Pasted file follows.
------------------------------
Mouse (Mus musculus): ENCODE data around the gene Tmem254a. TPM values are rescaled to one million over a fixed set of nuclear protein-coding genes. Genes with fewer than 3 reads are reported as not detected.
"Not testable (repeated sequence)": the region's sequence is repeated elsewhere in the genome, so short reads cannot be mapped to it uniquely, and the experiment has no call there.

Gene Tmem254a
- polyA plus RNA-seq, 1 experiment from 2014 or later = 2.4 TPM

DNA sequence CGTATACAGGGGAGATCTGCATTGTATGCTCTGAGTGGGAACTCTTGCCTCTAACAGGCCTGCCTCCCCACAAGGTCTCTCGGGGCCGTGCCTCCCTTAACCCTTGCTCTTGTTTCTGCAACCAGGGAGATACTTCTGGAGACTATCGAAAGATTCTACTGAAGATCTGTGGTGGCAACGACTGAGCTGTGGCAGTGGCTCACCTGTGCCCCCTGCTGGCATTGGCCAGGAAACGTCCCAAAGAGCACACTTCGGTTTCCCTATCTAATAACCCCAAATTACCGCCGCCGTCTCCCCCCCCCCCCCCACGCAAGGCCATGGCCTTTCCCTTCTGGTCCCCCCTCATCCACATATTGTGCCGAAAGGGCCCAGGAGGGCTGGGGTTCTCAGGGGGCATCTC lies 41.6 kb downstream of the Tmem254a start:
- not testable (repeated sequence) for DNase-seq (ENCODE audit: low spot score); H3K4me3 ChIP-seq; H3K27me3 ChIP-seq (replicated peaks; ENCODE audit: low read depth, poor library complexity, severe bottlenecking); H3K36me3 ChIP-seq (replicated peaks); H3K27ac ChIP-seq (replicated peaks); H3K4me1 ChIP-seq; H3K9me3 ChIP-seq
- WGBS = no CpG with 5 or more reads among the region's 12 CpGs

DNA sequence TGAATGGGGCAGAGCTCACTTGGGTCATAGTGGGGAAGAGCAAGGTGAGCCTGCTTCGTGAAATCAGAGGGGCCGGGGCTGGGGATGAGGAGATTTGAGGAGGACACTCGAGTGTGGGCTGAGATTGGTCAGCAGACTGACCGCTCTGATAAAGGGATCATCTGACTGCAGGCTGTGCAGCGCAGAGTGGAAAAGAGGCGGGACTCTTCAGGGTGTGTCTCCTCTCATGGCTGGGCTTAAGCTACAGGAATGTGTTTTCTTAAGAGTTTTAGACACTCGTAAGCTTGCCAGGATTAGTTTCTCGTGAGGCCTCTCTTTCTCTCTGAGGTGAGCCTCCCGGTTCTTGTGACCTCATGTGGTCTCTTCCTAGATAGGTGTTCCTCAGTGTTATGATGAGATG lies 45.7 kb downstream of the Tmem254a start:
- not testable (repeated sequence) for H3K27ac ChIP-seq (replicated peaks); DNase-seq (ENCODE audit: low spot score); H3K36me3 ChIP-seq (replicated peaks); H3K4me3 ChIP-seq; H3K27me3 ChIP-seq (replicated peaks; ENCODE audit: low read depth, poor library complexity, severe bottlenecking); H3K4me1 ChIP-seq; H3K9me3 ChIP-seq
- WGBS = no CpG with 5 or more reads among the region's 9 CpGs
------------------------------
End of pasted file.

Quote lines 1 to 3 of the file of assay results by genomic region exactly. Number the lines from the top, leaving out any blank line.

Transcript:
Mouse (Mus musculus): ENCODE data around the gene Tmem254a. TPM values are rescaled to one million over a fixed set of nuclear protein-coding genes. Genes with fewer than 3 reads are reported as not detected.
"Not testable (repeated sequence)": the region's sequence is repeated elsewhere in the genome, so short reads cannot be mapped to it uniquely, and the experiment has no call there.

Gene Tmem254a